The Naxos series of the music of Alfredo Casella (1883-1947) is an ongoing one, with Franceso La Vecchia and Orchestra Sinfonica di Roma offering idiomatic interpretations of music that is very little known and often presented as world première recordings – on the latest disc, only Partita for piano and small orchestra has been recorded before. It is the earliest work here, dating to 1924-25 and cast in a mode, typical for Casella, that pays close attention to the past (the movements are labeled “Sinfonia,” “Passacaglia” and “Burlesca”) while interpreting the forms in Casella’s own style. Sun Hee You plays the piece with sure-handed skill and without trying to expand it into a full-fledged concerto, which it is not – it is long enough for one, running half an hour, but its neoclassical aspirations are more modest, and they are nicely fulfilled here. The “orchestral fragments” from Casella’s first opera, La donna serpente (“The Snake-Woman,” 1928-1931, not composed until Casella was in his 40s) point to a work with both tragic and comic elements, including a march and battle scene but also an attractive “Tempo di berceuse” and a slow and deeply felt Prelude to Act III. The third work on the CD is another one paying its respects to the Baroque: Introduzione, aria e toccata, which dates to 1933 and, like the Partita, adapts old forms into a more-modern harmonic and tonal language, through which the formal structure nevertheless shows quite clearly. La Vecchia continues to display great understanding of and sensitivity to Casella’s style, and this continuing series shows the composer to have wider range and greater compositional ability than his comparative obscurity would indicate.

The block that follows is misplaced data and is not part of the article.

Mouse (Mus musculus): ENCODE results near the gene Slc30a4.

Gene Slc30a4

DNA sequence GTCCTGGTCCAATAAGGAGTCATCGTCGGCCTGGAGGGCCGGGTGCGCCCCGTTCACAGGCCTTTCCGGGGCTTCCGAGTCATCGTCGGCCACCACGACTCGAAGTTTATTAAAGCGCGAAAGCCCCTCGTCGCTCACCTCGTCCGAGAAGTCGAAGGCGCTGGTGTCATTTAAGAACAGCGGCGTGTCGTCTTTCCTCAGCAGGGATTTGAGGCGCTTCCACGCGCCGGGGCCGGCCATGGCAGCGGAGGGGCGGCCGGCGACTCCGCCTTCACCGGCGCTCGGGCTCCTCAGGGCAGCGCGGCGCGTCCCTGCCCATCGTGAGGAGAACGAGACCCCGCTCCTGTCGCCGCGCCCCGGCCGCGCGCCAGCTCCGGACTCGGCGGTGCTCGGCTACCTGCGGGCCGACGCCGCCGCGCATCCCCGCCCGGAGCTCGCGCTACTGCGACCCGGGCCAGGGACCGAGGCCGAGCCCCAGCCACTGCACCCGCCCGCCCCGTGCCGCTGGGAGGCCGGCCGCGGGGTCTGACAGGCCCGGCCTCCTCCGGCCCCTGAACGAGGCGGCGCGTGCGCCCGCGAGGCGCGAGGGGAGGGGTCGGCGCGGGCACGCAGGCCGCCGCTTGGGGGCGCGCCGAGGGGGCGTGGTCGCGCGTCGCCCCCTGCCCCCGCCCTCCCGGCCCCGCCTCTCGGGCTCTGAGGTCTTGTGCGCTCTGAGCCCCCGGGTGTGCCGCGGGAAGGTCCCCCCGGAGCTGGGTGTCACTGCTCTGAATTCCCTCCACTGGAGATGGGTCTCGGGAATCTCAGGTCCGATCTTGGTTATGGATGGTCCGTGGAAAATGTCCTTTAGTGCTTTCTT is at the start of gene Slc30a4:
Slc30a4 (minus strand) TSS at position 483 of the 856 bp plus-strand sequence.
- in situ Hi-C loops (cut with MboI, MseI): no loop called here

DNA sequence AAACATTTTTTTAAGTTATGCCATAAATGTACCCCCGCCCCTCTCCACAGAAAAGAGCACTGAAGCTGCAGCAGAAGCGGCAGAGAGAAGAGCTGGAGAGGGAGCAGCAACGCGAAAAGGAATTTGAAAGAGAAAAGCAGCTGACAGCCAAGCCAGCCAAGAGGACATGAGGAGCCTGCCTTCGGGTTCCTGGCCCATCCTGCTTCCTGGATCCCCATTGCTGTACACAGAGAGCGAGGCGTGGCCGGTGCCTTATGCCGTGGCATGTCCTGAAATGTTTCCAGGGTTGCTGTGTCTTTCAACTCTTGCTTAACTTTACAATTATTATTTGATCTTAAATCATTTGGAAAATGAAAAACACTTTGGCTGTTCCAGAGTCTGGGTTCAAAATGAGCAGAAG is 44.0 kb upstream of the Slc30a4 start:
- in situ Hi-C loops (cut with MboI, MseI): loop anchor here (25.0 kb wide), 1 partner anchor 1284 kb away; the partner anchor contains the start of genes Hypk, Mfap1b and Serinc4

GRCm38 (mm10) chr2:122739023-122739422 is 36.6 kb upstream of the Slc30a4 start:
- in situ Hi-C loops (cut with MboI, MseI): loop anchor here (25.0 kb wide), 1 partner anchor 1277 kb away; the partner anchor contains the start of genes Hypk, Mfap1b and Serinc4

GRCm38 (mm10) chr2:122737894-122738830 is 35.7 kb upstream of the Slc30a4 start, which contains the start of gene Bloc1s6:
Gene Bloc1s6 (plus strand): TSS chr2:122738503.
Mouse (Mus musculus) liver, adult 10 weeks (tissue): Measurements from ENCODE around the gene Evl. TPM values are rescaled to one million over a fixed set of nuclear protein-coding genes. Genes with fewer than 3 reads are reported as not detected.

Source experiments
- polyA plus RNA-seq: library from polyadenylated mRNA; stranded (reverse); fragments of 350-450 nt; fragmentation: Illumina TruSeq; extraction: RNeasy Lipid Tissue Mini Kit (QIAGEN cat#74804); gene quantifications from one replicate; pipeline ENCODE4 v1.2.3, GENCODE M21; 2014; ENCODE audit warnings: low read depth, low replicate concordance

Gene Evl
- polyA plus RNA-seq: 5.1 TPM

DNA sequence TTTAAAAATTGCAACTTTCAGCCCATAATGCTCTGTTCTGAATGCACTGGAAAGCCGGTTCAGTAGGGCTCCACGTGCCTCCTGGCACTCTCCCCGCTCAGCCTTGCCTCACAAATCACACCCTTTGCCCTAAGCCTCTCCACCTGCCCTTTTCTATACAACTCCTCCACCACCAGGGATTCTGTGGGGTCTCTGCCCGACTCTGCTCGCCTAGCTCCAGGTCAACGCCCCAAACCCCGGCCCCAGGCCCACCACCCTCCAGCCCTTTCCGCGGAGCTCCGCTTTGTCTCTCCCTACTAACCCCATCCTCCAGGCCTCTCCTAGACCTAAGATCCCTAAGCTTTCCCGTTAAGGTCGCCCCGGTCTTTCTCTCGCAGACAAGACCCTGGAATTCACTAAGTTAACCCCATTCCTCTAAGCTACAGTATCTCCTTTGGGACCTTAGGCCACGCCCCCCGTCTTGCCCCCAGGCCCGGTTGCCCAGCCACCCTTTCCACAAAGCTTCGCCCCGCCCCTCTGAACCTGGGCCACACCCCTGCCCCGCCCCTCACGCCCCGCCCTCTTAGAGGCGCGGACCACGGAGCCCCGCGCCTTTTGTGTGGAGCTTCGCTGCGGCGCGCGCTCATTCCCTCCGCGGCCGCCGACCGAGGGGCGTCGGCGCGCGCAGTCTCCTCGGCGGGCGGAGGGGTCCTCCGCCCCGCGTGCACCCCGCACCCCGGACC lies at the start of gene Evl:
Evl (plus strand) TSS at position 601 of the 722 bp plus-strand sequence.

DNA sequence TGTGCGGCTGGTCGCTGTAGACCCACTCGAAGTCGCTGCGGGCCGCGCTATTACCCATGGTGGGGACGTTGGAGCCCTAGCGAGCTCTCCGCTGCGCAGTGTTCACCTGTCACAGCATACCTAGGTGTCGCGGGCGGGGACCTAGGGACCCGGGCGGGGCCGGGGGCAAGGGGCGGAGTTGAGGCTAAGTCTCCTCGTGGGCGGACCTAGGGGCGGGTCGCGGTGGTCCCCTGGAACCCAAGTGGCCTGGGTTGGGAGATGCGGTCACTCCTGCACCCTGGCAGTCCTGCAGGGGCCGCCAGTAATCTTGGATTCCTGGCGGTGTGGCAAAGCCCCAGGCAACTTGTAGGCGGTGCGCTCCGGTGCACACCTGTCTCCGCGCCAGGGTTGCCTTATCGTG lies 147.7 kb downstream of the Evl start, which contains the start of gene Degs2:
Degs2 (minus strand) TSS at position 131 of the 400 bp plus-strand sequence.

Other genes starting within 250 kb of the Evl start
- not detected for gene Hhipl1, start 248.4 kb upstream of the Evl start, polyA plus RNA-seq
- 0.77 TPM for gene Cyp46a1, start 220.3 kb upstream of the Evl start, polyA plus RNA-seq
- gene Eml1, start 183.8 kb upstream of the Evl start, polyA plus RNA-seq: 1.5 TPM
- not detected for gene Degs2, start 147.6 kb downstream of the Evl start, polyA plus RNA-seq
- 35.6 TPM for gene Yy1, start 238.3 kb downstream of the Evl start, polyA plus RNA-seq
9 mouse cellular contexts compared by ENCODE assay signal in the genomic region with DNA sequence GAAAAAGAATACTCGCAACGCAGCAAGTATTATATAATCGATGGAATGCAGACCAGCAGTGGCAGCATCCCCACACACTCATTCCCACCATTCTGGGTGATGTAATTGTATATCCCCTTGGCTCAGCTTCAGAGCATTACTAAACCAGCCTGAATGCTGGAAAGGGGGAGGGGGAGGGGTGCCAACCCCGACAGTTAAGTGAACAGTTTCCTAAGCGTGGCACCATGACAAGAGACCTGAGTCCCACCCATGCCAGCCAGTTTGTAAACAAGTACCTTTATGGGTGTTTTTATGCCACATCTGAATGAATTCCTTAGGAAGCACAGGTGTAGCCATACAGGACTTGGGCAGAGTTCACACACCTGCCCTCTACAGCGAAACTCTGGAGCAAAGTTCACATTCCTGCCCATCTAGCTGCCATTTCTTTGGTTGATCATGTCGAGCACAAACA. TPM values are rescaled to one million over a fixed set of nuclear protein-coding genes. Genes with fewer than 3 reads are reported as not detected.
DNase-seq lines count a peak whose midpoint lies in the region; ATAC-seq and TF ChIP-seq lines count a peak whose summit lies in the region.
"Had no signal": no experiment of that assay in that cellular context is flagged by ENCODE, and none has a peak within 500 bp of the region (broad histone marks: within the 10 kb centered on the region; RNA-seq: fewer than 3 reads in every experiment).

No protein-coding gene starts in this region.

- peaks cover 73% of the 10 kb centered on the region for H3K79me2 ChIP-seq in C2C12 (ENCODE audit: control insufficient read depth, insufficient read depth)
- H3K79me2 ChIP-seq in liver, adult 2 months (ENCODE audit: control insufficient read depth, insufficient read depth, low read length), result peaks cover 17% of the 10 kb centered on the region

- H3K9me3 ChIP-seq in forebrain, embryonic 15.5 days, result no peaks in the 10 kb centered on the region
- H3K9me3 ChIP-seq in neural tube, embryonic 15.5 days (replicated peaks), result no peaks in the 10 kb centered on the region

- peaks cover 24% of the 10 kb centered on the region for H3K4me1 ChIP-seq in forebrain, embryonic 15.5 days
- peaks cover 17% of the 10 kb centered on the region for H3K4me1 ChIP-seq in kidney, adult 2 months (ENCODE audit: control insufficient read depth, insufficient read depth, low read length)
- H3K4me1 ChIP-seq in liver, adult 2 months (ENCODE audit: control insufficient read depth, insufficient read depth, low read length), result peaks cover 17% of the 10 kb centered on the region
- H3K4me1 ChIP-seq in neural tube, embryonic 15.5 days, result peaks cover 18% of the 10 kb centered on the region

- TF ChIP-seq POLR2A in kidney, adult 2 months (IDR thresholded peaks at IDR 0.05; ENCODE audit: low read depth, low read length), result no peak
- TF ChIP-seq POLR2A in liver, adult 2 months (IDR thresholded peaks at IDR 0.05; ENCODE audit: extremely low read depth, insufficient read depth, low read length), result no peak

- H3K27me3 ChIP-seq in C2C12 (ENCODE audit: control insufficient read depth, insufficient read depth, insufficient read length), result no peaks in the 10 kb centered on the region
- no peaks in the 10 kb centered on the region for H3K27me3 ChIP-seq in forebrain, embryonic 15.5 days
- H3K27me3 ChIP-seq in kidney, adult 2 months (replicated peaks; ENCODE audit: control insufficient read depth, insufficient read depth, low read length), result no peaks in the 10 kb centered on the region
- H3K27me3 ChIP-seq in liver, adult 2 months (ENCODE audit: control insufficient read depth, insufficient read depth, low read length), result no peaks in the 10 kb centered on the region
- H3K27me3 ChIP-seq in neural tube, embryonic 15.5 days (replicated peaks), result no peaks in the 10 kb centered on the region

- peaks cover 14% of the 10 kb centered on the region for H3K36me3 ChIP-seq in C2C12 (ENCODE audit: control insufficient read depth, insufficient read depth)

Ferdinand Ries (1784-1838) is obscure nowadays, too, except for his relationship with Beethoven, but he was a significant composer and pianist in his day, and the fifth and final volume in Naxos’ survey of Ries’ 14 works for piano and orchestra (eight concertos and six independent, large-scale concert rondos) shows just how strong Ries was in both roles – as well as what limitations he had on the composing side. Ries’ piano concertos have opus numbers but no sequential numbers, because the way they were published was, frankly, a mess: the first of them was designated No. 2, because Ries gave No. 1 to his very first concerto, which was for violin; and because Ries (unlike Beethoven) was a performer for his whole career, he delayed publishing his concertos to prevent others from performing them. Thus, the opus numbers generally have nothing to do with the dates of composition. The very last concerto, though, is known to be Op. 177 of 1833, and it has particularly felicitous wind and brass scoring, along with a well-turned piano part that is filled with virtuosic and elegant touches – although it is not really more advanced than the solo parts in the earlier concertos. Op. 42 dates to 1812 and has noticeably Romantic elements in its use of multiple tempos within movements – and cadenzas in the middle of movements rather than just before the end. Ries’ concertos are a sometimes uneasy blend of Classical-era orchestration with Romantic-era pianism, but Christopher Hinterhuber and Uwe Grodd make them sound about as cohesive as they can, and the New Zealand Symphony Orchestra plays them with spirit and enthusiasm. As for the Introduction et Rondeau brillant, Op. 144, which dates to 1825, it is a display piece with equal parts virtuosity and balance, thematically strong and structurally carefully constructed – a large-scale work that is not quite a fantasia but has elements of free-flowing melody. This fifth volume of Ries’ piano-and-orchestra compositions closes this particular Naxos sequence at the same high level it has had since it started – and will whet listeners’ appetites for future series rediscovering works by other now-neglected composers.